Dated June, 10, 1819. Recorded in Will Book 5, pages 434/35, Shelby County, Kentucky.

Estate appraised January 1820, and probated October, County Court, Shelby County, Ky., 1822.

WILL OF JEREMIAH SHACKELFORD.

I, Jeremiah Shackelford, do devise my whole estate to my wife, and give her power to dispose of it, except my slaves.

At the death of my wife all estate, real and personal, left by her, to be sold by my esecutors, and out of the proceeds transportation of all my servants to Liberia, and their support for six months, six months after they get there. I emancipate all my slaves and their future increase.

Remainder of proceeds of sale of my entire estate, with my debts due, or credits due, after paying my just debts, I dispose of as follows:

First: I give to my daughter - Sarah Durbin, wife of Thomas Durbin, of Hardin County, $300.00. (Three hundred dollars) in full of all she may have of my estate; I having given her more heretofore than any other child.

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Second: The rest and residue to be divided into three equal parts, I devise one third to my daughter - Maria Park, of Hardin County; one third to the children of my deceased daughter - Elizabeth Williamson, and one third to the children of my deceased son - John Shackelford.

If any of my servants prefer going to Ohio, or any other part of the United States, in that case only a sufficient outfit to take them there to such a place.

I appoint my wife - Mary Shackelford, Absalom Matthews and Martin D. McHenry, executors. Neither being required to give bond or security.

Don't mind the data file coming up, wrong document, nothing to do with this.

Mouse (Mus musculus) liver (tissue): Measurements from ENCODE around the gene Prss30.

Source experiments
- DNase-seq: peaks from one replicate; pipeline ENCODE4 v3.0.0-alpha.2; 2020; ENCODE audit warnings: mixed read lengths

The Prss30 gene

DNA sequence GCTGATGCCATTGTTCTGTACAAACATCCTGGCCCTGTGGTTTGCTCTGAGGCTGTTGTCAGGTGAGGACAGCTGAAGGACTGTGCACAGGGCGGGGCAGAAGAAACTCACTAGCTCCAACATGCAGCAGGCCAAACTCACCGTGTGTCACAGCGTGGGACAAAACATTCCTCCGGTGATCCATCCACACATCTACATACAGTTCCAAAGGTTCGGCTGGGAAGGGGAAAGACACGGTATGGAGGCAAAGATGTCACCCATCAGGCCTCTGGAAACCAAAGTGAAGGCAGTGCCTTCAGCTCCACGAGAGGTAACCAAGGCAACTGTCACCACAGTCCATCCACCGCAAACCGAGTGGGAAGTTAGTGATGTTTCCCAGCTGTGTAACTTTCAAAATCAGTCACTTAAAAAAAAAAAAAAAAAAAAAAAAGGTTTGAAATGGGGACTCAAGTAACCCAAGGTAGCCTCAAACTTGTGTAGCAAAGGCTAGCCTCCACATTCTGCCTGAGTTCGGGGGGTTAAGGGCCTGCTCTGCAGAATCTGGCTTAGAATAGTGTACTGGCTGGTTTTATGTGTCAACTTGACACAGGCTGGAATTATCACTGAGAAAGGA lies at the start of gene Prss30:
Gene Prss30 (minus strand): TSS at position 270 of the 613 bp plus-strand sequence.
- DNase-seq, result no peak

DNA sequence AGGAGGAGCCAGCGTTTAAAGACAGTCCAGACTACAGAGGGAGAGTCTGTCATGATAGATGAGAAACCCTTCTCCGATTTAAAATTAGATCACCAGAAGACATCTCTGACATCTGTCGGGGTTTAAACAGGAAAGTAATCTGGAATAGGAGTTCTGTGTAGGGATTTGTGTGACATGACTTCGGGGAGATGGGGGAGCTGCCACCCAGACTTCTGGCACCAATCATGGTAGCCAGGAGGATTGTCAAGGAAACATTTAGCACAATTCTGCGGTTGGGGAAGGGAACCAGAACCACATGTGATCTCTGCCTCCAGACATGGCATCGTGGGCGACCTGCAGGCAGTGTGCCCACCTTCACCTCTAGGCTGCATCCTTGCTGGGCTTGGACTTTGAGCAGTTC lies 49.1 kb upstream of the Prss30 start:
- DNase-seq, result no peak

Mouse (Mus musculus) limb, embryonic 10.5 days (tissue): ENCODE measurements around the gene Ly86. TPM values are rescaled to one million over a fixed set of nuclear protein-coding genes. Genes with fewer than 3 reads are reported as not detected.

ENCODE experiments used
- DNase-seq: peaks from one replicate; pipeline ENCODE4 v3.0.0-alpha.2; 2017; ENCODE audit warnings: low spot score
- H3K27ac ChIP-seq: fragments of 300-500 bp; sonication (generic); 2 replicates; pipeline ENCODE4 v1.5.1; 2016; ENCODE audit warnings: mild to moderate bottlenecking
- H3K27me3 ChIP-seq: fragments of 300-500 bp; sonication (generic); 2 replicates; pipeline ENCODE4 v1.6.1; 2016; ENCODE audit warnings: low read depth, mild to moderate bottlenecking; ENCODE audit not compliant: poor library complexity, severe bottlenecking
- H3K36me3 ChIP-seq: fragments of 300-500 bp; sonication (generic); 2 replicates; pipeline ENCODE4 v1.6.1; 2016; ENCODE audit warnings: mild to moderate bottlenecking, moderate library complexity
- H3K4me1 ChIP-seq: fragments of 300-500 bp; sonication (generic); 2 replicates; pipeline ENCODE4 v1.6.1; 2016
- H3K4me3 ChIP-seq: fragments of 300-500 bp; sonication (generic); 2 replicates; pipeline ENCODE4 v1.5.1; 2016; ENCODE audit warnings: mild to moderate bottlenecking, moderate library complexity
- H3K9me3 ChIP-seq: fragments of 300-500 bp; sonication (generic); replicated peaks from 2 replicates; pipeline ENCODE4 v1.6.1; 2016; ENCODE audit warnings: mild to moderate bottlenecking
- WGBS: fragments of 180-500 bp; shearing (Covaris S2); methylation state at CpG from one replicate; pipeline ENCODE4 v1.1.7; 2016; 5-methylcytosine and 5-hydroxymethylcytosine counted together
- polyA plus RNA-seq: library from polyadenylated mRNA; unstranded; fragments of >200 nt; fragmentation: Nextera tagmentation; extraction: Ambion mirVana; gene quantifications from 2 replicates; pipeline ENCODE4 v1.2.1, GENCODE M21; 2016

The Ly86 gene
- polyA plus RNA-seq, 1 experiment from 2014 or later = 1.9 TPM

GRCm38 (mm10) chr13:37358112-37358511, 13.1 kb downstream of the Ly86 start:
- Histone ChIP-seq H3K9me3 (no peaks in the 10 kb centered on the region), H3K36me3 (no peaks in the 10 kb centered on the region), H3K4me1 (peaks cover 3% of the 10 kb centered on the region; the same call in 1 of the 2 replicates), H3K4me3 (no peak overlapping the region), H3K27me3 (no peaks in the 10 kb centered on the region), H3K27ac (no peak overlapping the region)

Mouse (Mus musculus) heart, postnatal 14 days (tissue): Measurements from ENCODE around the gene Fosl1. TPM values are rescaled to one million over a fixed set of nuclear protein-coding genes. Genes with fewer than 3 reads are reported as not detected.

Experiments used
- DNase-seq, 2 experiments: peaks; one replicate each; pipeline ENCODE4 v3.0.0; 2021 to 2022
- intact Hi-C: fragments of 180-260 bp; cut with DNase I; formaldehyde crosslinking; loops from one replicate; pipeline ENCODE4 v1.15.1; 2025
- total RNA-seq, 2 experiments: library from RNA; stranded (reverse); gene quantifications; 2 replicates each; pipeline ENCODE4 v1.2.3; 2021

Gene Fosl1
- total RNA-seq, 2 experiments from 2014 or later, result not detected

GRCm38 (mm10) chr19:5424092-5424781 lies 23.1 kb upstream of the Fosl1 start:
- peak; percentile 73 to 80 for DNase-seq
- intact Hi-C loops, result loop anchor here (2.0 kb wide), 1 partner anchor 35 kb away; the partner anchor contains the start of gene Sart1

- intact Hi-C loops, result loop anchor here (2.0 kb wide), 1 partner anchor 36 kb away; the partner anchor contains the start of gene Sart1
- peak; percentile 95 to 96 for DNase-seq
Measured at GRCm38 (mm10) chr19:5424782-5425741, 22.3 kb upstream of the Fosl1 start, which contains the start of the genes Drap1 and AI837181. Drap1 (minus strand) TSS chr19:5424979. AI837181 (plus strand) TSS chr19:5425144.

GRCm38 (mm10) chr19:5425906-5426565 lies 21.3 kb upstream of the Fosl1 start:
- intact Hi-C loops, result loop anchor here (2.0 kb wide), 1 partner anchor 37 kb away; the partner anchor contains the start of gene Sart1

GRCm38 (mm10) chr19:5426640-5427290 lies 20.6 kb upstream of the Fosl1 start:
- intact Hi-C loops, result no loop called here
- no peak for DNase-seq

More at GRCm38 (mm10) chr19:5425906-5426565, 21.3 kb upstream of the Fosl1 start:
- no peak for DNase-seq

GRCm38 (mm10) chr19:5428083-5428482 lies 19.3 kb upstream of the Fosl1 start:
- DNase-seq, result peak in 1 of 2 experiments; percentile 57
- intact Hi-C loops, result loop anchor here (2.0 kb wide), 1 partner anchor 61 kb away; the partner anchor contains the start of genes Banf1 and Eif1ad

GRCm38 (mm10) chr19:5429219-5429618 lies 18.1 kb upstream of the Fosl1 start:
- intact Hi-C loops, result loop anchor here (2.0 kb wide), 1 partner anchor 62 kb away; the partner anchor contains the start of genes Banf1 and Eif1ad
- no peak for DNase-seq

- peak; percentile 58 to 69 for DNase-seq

Sig - Jeremiah Shackelford.

M. D. McHenry, James McHenry, and E. B. Williams, witnesses.

Dated May, 27, 1856, and recorded in Will Book 26, pages 530/31, Shelby County, Kentucky.

Probated September 1859.

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"Do not pray for easy lives. Pray to be stronger men, do not pray for tasks equal to your powers, but pray for powers equal to your tasks" - Phillip Brooks -

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We are grateful for the following subscription renewals this month: Mrs. H. H. Shackelford, of Newport News, Va.; Mrs. William M. Sweeney, of Long Island, N.Y.; Mr. M. T. Shackelford, of Cisne, Ill.; Dr. J. Hinton Shackelford, of Baltimore, Maryland, (two years). Mrs. Robert E. Druck, of Newport, Ky.; And Mrs. Druck also included one for her friend and neighbor - Miss Helen B. Lindsey, of Newport, Ky., also. To all of whom we say again "Thanks".